First of all sorry that I've been out of touch for so long, for the longest time I felt like I was so busy with stuff that I didn't have time to come up with a topic for this blog, but then I realized that a lot of the stuff I was dealing with was COMPLETELY relevant to this blog.

Also, sorry for the lame title of this posting, I couldn't think of anything clever.

Anyway, one of my new year's resolutions was to make sure that I knew my role when it came to my older relatives (parents, aunt, uncles, etc.) and their health directives. In particular I wanted to go to each of my CLOSE older relatives and ask them:

1) Did they have someone designated to make medical decisions on their behalf if they were medically incapaciated.

2) Did they need me to serve in that capacity in any way.

3) If so, then did they have a living well or any other info they could give me to make sure I knew what their wishes were.

It wasn't the easiest conversation to have because it's never fun to talk about these sorts of scenarios. I didn't want it to sound like I was sniffing around for an inheritance so I made sure to focus on HEALTH decisions (since I really have no expectations of inheriting money from anyone).

In some cases I was surprised to discover that my older relatives thought that I meant funeral arrangements, they'd say something like: "Oh, I already have a plot reserved." or something like that.

When I explained that I was more wondering about if they were in a coma or something and needed someone to make medical decisions for them, some of my relatives would just say: "Oh, just do what the doctor says." or "I don't want to be kept alive by machines." and figure that this was sufficient.

In cases like that I had to push my relatives a bit since telling me the info doesn't help if I'm not the person designated to make the decisions, and of course if I AM that person then I want more specific info as to their wishes.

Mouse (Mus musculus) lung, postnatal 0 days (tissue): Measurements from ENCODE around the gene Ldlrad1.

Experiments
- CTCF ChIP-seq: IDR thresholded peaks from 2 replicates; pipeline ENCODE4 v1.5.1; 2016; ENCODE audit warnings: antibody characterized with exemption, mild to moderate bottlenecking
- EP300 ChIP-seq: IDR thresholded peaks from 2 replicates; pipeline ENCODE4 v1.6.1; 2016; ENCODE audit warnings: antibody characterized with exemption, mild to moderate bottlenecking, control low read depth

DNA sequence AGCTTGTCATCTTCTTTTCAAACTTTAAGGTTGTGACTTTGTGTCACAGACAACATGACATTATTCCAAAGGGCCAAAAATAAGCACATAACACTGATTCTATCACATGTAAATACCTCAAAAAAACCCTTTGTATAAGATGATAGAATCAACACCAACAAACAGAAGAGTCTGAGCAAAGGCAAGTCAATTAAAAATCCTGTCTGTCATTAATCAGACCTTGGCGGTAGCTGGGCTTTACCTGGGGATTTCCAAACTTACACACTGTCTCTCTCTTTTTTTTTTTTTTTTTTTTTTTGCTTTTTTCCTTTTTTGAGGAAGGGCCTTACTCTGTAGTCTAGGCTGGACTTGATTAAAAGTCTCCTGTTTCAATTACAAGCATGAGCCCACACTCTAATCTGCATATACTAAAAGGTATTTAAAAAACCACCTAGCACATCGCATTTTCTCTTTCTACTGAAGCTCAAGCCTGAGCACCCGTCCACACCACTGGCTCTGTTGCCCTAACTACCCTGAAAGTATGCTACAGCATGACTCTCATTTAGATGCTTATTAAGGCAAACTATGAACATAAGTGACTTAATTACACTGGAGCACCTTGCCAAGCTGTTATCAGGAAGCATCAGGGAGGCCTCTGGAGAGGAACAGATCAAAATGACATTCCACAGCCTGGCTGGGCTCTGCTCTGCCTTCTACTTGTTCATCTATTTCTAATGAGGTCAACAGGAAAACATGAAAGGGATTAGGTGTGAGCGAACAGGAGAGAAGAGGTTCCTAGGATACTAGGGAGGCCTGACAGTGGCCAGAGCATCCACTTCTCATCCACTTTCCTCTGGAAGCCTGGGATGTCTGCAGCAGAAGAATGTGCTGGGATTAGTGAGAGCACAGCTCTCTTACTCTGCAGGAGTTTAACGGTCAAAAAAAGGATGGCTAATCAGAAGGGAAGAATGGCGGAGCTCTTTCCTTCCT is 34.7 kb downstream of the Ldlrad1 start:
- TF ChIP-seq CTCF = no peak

I told them that if they had already designated someone else that was fine (even better than fine since it's not like it's a duty I look forward to), but if not, then I wanted to make it clear that if they wanted me to be that person then I wanted them to fill out a living will (and give me a copy) so that I would be able to follow their wishes if the situation came up. The last thing I want is to get an emergency call where I need to make a medical decision on behalf of a relative and have to guess at what to do or (even more frustrating) to know that they have a living will but it's somewhere in a drawer or safe deposit box where I can't get to it.

Also, with some of my closer relatives (specifically my parents) I also broached the subject of financial matters. For example I'm already a joint account holder on the bank accounts of my parents. I don't do anything with their accounts but it is good to know that if some emergency came up that I could access their accounts. This is especially good for piece of mind since my parents travel. It's good to know that if they were stuck somewhere and needed me to wire money for an emergency that I can just walk into a bank and help them out.

I'm also talking to my parents about setting up power of attorney, but I'm still working out some of those details. I hope to learn more about what I need to do in the near future as my wife and I are going through and getting all of our estate planning setup as well.

If anyone out there has been through this and is willing to share, I would appreciate any suggestions that people have.